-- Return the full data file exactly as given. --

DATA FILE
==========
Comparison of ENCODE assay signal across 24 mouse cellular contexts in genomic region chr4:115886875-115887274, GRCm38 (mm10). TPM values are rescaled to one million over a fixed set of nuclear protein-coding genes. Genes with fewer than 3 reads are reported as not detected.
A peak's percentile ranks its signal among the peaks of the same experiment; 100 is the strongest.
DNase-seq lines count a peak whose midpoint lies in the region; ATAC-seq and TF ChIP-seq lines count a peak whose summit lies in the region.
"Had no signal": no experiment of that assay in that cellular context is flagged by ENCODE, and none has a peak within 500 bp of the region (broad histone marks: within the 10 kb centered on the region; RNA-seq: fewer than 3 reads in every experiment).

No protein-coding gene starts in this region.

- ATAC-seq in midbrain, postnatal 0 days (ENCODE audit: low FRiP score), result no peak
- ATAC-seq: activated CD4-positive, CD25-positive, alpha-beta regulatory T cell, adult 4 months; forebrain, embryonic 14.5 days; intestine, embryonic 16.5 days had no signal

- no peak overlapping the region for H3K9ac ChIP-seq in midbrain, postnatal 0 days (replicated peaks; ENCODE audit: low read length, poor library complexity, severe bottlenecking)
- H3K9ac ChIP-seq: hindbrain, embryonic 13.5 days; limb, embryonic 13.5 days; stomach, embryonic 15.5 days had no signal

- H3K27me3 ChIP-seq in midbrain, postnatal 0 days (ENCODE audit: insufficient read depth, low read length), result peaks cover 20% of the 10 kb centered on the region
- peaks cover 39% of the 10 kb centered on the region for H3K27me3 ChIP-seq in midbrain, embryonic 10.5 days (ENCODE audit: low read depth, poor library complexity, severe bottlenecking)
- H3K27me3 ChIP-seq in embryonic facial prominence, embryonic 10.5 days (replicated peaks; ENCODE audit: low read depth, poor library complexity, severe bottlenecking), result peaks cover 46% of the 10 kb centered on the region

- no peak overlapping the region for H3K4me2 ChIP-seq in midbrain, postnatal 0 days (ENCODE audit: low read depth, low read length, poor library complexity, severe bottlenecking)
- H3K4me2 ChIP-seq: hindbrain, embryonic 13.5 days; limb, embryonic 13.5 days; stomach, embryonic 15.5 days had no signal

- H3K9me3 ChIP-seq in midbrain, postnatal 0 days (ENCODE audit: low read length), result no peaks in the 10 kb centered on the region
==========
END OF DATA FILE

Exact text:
Comparison of ENCODE assay signal across 24 mouse cellular contexts in genomic region chr4:115886875-115887274, GRCm38 (mm10). TPM values are rescaled to one million over a fixed set of nuclear protein-coding genes. Genes with fewer than 3 reads are reported as not detected.
A peak's percentile ranks its signal among the peaks of the same experiment; 100 is the strongest.
DNase-seq lines count a peak whose midpoint lies in the region; ATAC-seq and TF ChIP-seq lines count a peak whose summit lies in the region.
"Had no signal": no experiment of that assay in that cellular context is flagged by ENCODE, and none has a peak within 500 bp of the region (broad histone marks: within the 10 kb centered on the region; RNA-seq: fewer than 3 reads in every experiment).

No protein-coding gene starts in this region.

- ATAC-seq in midbrain, postnatal 0 days (ENCODE audit: low FRiP score), result no peak
- ATAC-seq: activated CD4-positive, CD25-positive, alpha-beta regulatory T cell, adult 4 months; forebrain, embryonic 14.5 days; intestine, embryonic 16.5 days had no signal

- no peak overlapping the region for H3K9ac ChIP-seq in midbrain, postnatal 0 days (replicated peaks; ENCODE audit: low read length, poor library complexity, severe bottlenecking)
- H3K9ac ChIP-seq: hindbrain, embryonic 13.5 days; limb, embryonic 13.5 days; stomach, embryonic 15.5 days had no signal

- H3K27me3 ChIP-seq in midbrain, postnatal 0 days (ENCODE audit: insufficient read depth, low read length), result peaks cover 20% of the 10 kb centered on the region
- peaks cover 39% of the 10 kb centered on the region for H3K27me3 ChIP-seq in midbrain, embryonic 10.5 days (ENCODE audit: low read depth, poor library complexity, severe bottlenecking)
- H3K27me3 ChIP-seq in embryonic facial prominence, embryonic 10.5 days (replicated peaks; ENCODE audit: low read depth, poor library complexity, severe bottlenecking), result peaks cover 46% of the 10 kb centered on the region

- no peak overlapping the region for H3K4me2 ChIP-seq in midbrain, postnatal 0 days (ENCODE audit: low read depth, low read length, poor library complexity, severe bottlenecking)
- H3K4me2 ChIP-seq: hindbrain, embryonic 13.5 days; limb, embryonic 13.5 days; stomach, embryonic 15.5 days had no signal

- H3K9me3 ChIP-seq in midbrain, postnatal 0 days (ENCODE audit: low read length), result no peaks in the 10 kb centered on the region